The Ugly Underbelly of Search

February 5, 2013

By now everyone has heard about the major snafu incurred by the Github repository at the end of January. Search is our favorite topic of discussion, and while we primarily focus on all the good it can do for individuals and organizations, there is another side to search. In the wrong hands, or in incapable hands, search can have serious negative repercussions. The H Open article, “GitHub Search Exposes Uploaded Credentials,” fills us in.

The article gets to the heart of the problem:

“Users of the GitHub project hosting system have been reminded not to upload sensitive information to the system’s Git repositories. The reminder comes after GitHub launched a new search service based on elasticsearch. The launch of the service sent people off searching the code and, as people tend to do, they searched for private information. Various searches for terms such as ‘BEGIN RSA PRIVATE KEY’ were revealing many people had, in fact, been uploading private keys.”

Perhaps as a blessing in disguise, the elasticsearch infrastructure collapsed under the weight of searches as curious readers searched for themselves after hearing the news on Twitter. So the moral of this story is to never upload private keys or similar data into repositories, under any circumstances. A little common sense goes a long way. And, just to be safe, explore a more trusted solution based on Lucene and Solr, which pull from the strength of a large open source community. These solutions, like LucidWorks, are less likely to crack under the pressure.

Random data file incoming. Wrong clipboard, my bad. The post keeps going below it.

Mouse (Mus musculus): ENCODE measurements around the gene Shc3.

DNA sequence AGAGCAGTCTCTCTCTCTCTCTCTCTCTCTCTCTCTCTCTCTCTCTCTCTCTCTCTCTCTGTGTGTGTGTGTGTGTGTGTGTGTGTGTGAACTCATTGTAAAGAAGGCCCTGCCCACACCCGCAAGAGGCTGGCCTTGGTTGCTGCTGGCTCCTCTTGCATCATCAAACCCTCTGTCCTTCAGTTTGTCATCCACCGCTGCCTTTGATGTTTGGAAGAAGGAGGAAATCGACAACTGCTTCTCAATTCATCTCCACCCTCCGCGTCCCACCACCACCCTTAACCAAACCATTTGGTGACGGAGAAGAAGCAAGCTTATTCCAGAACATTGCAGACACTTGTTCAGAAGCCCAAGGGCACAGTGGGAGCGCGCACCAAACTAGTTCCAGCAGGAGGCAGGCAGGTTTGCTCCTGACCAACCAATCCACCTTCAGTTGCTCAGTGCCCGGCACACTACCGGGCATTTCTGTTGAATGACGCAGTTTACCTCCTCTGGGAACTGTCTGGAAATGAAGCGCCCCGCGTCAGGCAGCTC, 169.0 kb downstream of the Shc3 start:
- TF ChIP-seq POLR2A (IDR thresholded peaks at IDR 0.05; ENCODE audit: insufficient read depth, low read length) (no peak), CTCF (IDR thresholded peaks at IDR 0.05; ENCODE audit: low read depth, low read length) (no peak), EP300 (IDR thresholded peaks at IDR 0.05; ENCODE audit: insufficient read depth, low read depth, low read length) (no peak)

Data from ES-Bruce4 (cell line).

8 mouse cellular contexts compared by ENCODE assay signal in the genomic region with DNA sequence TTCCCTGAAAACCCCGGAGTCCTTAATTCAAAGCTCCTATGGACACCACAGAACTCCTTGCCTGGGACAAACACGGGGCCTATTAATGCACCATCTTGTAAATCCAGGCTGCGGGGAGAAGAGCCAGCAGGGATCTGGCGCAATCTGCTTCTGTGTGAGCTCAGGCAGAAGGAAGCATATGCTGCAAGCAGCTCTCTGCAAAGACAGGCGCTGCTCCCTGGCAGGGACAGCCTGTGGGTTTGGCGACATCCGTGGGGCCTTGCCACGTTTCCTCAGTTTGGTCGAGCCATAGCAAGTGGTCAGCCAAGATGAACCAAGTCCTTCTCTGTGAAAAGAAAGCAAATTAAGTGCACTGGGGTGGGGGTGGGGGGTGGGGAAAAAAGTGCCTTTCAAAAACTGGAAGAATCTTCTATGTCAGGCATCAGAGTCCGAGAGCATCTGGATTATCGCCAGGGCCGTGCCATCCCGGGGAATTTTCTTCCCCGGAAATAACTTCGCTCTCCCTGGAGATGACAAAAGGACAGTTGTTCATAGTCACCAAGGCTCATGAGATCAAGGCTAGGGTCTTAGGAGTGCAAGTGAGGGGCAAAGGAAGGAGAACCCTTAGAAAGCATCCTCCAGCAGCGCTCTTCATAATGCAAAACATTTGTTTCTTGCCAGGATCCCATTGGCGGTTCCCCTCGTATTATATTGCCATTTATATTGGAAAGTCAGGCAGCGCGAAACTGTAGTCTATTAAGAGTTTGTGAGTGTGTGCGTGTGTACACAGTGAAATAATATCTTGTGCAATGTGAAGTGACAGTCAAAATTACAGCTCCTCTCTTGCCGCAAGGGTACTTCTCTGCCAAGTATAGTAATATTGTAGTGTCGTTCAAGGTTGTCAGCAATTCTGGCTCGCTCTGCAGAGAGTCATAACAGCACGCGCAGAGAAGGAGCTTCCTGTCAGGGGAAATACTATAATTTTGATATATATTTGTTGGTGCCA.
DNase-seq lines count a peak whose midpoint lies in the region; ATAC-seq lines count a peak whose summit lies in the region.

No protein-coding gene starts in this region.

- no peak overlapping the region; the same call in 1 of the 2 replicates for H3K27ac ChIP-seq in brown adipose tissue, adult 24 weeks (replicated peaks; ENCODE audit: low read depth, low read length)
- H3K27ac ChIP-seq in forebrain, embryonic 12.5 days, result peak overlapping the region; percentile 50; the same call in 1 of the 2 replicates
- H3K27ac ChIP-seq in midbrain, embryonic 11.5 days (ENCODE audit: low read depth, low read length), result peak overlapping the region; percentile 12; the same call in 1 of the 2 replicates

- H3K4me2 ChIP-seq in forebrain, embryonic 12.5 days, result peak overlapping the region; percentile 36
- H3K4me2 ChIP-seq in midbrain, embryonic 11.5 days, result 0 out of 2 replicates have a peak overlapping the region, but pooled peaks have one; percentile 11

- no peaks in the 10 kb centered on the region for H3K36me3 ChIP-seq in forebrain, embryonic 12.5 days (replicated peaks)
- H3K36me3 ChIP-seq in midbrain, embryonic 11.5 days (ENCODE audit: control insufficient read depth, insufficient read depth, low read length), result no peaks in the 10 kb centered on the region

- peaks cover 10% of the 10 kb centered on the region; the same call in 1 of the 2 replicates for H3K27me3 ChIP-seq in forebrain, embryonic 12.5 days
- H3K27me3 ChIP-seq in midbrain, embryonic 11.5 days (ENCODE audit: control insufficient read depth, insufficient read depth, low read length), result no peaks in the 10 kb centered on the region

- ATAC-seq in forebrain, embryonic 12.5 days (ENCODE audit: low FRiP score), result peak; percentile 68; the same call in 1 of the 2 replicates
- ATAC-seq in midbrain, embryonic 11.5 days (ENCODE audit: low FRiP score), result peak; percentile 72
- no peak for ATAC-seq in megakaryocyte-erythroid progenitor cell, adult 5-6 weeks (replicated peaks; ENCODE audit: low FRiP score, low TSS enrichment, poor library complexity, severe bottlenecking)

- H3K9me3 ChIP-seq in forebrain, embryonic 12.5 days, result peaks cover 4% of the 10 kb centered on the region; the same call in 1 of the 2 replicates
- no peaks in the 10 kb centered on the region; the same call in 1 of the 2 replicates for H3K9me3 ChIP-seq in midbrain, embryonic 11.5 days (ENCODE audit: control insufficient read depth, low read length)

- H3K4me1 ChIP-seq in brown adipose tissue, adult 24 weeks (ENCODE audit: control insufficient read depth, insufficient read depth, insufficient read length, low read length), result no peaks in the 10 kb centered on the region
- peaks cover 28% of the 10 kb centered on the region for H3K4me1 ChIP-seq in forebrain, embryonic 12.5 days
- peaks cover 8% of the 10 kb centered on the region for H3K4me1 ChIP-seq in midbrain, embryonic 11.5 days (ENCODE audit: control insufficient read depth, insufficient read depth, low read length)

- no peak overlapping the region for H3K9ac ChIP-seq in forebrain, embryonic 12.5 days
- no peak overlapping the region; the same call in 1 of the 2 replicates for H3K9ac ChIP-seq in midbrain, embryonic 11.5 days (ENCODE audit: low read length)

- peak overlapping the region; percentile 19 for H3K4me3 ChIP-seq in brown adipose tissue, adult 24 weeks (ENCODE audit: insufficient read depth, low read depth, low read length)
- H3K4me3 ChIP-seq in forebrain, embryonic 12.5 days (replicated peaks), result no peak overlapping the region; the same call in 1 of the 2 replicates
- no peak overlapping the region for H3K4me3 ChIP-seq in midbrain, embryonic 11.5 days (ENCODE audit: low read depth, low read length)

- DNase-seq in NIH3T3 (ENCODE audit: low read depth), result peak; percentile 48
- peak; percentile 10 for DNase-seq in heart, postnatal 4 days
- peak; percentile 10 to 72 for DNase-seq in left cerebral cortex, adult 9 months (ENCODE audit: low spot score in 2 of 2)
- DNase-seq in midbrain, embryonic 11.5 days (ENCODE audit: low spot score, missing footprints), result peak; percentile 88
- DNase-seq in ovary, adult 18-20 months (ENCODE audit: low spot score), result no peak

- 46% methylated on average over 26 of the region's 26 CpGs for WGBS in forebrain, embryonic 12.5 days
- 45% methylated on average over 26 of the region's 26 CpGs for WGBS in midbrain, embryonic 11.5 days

Emily Rae Aldridge, February 5, 2013

Sponsored by ArnoldIT.com, developer of Beyond Search

Comments

4 Responses to “The Ugly Underbelly of Search”

  1. Charlie Hull on February 5th, 2013 4:59 am

    Just to be clear, *any* search engine would have revealed passwords and other information stored as plaintext by developers. The Github team have also posted an explanation of what caused the downtime and what they did to fix it https://t.co/CBgJWrMG – seems it was a combination of deploying a newer version of Elasticsearch without sufficient testing, some old issues with Lucene and Java 6 and some human error. With help from the Elasticsearch team they had it all fixed in just over a day – not bad.

  2. mister j on February 5th, 2013 12:26 pm

    elasticsearch is based on Lucene. It is also open source; on github it has ~650 forks and a rather large list of contributors https://github.com/elasticsearch/elasticsearch/graphs/contributors

    “elasticsearch aims to solve all these problems and more. It is an Open Source (Apache 2), Distributed, RESTful, Search Engine built on top of Apache Lucene.”

    http://www.elasticsearch.org/

  3. LucidWorx on February 8th, 2013 4:19 pm

    This article is nothing but garbage! What makes it even more of a joke is knowing that it is paid for by LucidWorks, a direct competitor to ElasticSearch. Why doesn’t your article mention how HORRIBLE GitHib’s previous Solr based solution was? If LucidWorks and Solr are so great, why didn’t GitHub stick with it? I guess it would have “cracked under the pressure.”

  4. Eric Gaumer on February 8th, 2013 8:01 pm

    Judging from the author’s bio, she’s not qualified to give any technical advice regarding search or distributed systems. In fact, a simple Google search leads me to believe she’s likely compensated for promoting LucidWorks.

    Please approach any of her rhetoric with complete skepticism. It’s nothing more than seedy marketing tactics.